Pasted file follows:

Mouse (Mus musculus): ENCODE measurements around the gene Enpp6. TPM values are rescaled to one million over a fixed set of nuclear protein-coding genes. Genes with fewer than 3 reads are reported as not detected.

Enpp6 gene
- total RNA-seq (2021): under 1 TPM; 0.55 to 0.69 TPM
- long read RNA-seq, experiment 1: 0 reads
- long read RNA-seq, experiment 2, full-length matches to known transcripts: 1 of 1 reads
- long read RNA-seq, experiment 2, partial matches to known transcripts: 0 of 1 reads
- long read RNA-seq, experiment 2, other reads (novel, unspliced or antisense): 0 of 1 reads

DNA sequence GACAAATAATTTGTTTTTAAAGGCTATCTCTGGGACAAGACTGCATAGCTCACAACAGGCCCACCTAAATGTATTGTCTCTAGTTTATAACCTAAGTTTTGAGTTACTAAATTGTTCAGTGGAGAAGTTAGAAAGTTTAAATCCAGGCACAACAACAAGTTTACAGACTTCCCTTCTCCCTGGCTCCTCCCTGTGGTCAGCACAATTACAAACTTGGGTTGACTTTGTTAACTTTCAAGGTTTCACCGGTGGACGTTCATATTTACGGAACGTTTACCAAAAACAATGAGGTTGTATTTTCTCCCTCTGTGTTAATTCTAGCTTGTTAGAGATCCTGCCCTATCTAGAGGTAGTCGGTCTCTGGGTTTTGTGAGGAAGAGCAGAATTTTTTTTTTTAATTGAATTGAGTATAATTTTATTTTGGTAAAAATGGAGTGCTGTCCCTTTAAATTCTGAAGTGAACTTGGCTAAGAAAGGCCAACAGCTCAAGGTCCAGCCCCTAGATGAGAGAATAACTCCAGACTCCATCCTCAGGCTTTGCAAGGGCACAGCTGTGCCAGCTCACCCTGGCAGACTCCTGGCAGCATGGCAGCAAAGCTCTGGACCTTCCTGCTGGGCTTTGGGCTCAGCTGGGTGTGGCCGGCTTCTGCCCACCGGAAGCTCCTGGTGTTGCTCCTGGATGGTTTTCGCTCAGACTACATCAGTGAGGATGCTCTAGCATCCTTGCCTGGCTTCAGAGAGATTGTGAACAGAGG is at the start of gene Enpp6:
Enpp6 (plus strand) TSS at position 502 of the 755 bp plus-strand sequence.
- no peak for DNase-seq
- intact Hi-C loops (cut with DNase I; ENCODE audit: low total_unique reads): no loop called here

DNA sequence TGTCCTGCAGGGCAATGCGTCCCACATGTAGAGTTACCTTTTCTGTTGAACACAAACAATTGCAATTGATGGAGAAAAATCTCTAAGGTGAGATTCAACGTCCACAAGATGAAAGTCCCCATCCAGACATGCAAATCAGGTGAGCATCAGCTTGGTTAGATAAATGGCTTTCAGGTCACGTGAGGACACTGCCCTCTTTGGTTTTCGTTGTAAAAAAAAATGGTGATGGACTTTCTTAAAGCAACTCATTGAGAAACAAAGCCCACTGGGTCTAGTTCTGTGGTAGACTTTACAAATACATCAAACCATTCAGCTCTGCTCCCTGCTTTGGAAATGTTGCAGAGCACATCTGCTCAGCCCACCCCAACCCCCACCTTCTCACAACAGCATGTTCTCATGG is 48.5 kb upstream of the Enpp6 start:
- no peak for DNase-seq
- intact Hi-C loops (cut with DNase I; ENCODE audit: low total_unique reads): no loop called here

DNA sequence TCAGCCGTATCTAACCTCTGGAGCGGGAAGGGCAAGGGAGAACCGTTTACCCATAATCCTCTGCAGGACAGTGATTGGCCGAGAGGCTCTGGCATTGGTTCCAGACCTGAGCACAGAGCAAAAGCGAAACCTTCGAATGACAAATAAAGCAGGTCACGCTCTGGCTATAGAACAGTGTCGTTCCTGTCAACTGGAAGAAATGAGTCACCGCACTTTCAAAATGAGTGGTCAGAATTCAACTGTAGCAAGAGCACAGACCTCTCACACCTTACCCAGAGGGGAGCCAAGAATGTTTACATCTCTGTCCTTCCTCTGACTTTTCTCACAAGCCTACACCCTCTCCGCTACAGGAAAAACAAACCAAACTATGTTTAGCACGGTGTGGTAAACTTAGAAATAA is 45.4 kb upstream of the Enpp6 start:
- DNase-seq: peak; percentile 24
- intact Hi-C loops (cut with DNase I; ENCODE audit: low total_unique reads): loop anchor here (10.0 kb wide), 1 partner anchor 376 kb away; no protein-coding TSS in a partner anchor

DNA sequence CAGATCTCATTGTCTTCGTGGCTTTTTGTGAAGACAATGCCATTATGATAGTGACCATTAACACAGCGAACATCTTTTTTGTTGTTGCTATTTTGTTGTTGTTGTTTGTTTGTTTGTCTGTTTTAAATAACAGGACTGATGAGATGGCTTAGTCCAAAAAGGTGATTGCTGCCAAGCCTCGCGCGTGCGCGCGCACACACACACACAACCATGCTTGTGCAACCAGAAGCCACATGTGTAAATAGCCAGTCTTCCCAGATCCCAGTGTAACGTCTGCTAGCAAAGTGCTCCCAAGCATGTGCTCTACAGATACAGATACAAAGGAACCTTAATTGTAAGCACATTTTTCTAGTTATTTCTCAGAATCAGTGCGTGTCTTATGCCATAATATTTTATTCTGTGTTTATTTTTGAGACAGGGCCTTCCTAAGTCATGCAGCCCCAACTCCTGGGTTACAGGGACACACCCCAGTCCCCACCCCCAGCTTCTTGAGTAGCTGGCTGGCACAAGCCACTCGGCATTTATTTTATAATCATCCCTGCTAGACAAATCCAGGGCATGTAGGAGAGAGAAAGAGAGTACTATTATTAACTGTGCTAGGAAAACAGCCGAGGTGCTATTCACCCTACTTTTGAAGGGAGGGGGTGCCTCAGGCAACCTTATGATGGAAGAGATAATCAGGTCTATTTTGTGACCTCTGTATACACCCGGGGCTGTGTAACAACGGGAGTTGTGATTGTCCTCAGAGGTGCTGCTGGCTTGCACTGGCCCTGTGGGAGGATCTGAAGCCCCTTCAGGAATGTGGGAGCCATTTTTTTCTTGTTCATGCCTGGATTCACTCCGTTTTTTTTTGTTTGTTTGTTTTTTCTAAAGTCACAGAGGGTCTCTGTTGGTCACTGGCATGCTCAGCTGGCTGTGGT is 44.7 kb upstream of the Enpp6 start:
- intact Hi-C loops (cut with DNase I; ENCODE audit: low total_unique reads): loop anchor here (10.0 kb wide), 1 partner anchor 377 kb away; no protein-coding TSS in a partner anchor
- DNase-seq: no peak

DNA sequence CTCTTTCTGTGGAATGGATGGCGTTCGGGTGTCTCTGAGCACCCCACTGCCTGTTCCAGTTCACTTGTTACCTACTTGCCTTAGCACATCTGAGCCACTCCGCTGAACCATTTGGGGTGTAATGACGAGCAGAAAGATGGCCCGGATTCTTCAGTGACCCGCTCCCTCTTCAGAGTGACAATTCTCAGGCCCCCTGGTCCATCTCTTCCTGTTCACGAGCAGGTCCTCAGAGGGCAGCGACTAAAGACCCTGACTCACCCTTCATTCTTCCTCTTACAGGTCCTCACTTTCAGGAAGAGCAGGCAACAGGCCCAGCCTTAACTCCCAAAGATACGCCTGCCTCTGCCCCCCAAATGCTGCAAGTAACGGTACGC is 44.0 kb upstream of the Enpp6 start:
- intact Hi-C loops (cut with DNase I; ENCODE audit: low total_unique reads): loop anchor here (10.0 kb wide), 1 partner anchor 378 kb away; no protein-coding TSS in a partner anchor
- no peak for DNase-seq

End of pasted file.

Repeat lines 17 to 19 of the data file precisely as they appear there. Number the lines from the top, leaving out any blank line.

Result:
- intact Hi-C loops (cut with DNase I; ENCODE audit: low total_unique reads): loop anchor here (10.0 kb wide), 1 partner anchor 376 kb away; no protein-coding TSS in a partner anchor

DNA sequence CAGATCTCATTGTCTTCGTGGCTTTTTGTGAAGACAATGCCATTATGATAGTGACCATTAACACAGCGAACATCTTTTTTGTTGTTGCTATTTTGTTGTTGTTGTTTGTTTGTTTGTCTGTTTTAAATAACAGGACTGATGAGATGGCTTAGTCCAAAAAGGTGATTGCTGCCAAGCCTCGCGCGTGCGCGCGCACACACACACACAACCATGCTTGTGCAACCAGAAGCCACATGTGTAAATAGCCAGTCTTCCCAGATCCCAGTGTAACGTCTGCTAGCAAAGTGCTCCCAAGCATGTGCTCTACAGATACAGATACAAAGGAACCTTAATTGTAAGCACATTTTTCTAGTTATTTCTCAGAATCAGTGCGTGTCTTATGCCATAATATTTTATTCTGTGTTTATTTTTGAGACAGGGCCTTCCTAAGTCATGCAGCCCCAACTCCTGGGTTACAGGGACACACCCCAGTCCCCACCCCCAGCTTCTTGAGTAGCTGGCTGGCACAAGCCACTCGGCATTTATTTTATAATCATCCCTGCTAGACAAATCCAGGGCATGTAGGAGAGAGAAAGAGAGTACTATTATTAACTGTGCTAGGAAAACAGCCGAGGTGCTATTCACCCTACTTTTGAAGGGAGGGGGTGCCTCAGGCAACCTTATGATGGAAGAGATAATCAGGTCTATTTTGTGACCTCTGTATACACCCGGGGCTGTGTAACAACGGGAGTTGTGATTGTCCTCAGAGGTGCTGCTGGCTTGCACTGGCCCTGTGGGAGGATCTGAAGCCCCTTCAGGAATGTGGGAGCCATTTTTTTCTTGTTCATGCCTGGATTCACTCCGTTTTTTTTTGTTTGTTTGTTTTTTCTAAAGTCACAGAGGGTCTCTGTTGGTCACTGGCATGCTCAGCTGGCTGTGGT is 44.7 kb upstream of the Enpp6 start:
- intact Hi-C loops (cut with DNase I; ENCODE audit: low total_unique reads): loop anchor here (10.0 kb wide), 1 partner anchor 377 kb away; no protein-coding TSS in a partner anchor